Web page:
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Columnists

W.H. Auden's poetry resonates on Trump's inauguration day

Image: Roger Doherty/flickr

How did Auden (W.H.) get it so right? He died in 1973, but his lines come to mind during the 21st century's most wracked moments.

Sept. 1, 1939, was written around that date from "one of the dives/ On Fifty-second Street" in New York, at the end of "a low dishonest decade," the 1930s. It included the Great Depression and the global spread of fascism, with World War Two just ahead. Fair enough, he was there.

But on Sept. 11, 2001, with Auden long dead, his poem seemed to rise from the rubble in Manhattan -- reprinted, quoted, viral etc. That was at the end of a proud, boastful decade, which followed the Soviet Union's demise, with smug Western declarations of victory and much reaping of economic spoils.

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Not Rex: The coming dark age of Trump

Not Rex delivers an alternative poem in the epic style on the coming dark age of Trump.

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| December 30, 2016
Columnists

North Carolina Republicans provoke political firestorm with attacks on democracy

Photo: twbuckner/Wikimedia Commons

North Carolina Republicans have provoked a political firestorm. First, Gov. Pat McCrory refused to concede his loss for close to a month. Then, under the guise of providing Hurricane Matthew relief money, they convened several back-to-back special sessions, all geared at stripping power from Democratic Gov.-elect Roy Cooper before he takes office. The North Carolina General Assembly has seen mass protests and civil disobedience in defiance of the assembly's middle-of-the-night proceedings. Whereas President Barack Obama is honouring the tradition of the peaceful transfer of power, a fundamental pillar of American democracy, North Carolina Republicans are taking a different path.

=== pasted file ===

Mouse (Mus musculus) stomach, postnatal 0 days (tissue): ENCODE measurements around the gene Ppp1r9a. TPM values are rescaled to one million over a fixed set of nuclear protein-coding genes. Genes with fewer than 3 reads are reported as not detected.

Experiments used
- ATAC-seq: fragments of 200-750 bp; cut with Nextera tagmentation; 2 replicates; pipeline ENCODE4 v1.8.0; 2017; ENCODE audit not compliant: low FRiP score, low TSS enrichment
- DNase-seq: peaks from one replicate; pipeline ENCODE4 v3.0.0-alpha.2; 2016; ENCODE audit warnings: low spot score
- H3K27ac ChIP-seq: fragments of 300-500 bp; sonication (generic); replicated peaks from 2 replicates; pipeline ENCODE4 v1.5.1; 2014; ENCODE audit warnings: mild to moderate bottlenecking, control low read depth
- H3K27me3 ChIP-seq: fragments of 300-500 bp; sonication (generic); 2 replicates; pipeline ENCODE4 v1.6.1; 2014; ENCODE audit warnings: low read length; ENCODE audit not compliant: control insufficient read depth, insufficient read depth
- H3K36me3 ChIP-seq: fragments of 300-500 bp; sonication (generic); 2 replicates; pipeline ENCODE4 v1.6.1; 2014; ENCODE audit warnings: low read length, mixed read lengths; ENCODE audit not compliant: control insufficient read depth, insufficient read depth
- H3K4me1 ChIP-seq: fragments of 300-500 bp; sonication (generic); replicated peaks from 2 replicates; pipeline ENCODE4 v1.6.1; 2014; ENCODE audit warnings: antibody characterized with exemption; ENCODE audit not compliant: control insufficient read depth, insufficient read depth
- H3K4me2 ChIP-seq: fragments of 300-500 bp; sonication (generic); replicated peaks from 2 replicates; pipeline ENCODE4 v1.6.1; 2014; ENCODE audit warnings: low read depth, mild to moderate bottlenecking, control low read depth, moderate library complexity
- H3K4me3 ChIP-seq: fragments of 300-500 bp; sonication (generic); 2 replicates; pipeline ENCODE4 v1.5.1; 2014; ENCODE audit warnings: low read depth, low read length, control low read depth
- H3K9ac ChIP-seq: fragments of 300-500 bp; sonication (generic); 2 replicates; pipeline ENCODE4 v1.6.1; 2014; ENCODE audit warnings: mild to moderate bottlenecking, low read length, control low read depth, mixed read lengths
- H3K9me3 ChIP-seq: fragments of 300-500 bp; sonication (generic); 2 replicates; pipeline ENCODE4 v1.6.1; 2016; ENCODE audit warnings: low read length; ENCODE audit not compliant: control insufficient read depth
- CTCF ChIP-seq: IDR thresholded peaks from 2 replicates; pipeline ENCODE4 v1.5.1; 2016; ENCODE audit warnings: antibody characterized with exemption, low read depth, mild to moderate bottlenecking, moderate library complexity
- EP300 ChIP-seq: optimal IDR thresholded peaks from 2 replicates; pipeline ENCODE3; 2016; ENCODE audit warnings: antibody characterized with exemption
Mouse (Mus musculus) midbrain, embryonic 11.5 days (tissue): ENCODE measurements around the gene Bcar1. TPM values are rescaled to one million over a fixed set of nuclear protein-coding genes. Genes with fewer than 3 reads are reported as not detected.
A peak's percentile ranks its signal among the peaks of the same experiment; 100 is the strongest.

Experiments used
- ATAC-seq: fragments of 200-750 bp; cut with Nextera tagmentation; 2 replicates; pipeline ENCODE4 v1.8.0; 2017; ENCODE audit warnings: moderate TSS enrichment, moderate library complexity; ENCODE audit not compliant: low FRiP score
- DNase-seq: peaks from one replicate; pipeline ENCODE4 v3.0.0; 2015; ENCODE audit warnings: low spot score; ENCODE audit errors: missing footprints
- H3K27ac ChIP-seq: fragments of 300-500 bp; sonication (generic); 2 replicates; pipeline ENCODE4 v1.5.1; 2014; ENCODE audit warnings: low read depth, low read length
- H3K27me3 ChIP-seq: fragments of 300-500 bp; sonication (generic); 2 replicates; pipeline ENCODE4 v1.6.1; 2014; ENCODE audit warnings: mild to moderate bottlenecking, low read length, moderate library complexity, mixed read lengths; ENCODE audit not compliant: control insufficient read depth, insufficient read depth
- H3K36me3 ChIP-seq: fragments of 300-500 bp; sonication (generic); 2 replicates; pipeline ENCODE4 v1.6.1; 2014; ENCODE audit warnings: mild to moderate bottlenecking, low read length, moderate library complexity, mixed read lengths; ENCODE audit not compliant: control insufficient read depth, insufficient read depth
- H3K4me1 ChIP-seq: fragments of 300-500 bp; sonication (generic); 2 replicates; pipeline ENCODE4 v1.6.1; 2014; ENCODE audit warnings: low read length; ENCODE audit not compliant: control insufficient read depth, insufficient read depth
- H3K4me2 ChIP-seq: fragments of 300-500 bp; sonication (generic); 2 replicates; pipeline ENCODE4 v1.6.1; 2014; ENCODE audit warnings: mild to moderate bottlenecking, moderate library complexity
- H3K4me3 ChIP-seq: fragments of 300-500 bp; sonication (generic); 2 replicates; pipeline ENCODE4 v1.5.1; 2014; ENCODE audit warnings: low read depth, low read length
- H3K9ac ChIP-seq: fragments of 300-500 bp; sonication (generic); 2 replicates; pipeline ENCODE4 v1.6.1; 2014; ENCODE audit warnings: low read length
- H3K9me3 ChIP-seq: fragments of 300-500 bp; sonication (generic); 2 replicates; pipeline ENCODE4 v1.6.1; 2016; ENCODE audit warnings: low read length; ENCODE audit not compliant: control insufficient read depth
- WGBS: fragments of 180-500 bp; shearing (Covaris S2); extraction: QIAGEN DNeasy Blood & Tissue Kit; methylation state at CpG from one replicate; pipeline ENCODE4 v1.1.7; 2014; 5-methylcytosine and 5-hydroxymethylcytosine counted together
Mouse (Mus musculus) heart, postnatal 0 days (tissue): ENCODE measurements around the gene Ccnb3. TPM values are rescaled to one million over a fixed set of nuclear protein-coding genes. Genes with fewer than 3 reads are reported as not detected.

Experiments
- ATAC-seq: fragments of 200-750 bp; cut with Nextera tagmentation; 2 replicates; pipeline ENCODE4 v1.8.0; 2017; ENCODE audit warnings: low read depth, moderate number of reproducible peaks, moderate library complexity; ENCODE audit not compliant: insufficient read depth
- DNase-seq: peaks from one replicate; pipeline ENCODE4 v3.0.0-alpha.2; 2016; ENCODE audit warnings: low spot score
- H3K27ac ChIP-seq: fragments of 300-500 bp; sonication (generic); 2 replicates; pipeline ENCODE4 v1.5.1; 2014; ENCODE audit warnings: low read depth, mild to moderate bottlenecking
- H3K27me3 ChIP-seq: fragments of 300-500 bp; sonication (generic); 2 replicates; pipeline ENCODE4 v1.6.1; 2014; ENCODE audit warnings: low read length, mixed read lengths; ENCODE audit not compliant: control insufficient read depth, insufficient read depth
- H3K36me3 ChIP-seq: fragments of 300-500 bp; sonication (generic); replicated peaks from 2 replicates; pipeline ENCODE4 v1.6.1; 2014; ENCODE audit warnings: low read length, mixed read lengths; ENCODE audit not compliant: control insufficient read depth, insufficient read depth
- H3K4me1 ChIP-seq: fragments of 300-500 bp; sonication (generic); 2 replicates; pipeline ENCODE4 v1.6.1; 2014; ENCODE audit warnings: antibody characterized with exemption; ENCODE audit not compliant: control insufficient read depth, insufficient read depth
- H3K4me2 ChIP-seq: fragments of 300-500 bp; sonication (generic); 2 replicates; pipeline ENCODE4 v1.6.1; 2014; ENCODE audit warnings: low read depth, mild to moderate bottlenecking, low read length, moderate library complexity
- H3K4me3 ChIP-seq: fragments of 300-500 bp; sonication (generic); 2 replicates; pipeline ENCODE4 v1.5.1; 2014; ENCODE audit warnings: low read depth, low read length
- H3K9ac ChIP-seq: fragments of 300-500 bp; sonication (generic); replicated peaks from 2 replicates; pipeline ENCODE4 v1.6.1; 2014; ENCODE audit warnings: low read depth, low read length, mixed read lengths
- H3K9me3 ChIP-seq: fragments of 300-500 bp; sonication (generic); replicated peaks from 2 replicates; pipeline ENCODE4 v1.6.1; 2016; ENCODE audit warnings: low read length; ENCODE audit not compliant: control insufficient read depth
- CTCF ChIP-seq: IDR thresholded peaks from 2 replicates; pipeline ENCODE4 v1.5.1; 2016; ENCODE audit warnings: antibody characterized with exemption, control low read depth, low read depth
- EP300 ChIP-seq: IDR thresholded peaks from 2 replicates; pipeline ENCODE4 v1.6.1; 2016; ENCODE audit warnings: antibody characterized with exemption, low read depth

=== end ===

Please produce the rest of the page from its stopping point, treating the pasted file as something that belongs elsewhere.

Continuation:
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Columnists

The threat of Trump isn't Trump

Photo: Mark Taylor/flickr

It will be an odd experience: the Trump years. On election night I thought the main task would be deciding what to do about them -- and in less than a day, young (mostly) people were in the streets across the U.S. protesting. Hallelujah. But it's also going to require a lot of thinking about what's going on. We'll need to think our way, as well as act, through the experience because otherwise it will be overwhelmingly upsetting and nobody will get any decent sleep.

In this task, I'm indebted to a Globe and Mail editorial about Trump's newly appointed "chief strategist" titled, "Steve Bannon isn't the problem, Donald Trump is." It helped because it made me realize that I think Donald Trump isn't the problem, Steve Bannon is.

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Columnists

Trump likely to turn peaceful Black protests into race war

Photo: Tony Webster/flickr

I guess we should be glad that no member of the Trump family or transition team actually attended the white supremacist event in Washington last weekend where Trump's victory was celebrated with Nazi salutes.

For those looking for good news in the face of Donald Trump's presidential victory, these are the sort of slim pickings on offer.

The post-election reality -- in which such a gathering was openly held in the Ronald Reagan Building a few blocks from the White House -- suggests America's darkest tendencies have been given the equivalent of a hot massage.

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Donald Trump
| November 17, 2016
Columnists

Building a mass anti-Trump movement to bring democracy back into politics

Photo: Gregg Brekke/flickr

How impressive were those protests across the U.S. on Wednesday, less than 24 hours after Trump won? And he hasn't even deported anyone yet. Imagine what will happen when he does.

I say this not just as someone moved by any political activity that looks beyond casting a vote. Impressive because they have already answered a question that hung in the air once the result was known: What kind of opposition or resistance makes sense for the Trump years ahead?

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Canadian Premiers
| November 3, 2016
FDR
| October 19, 2016
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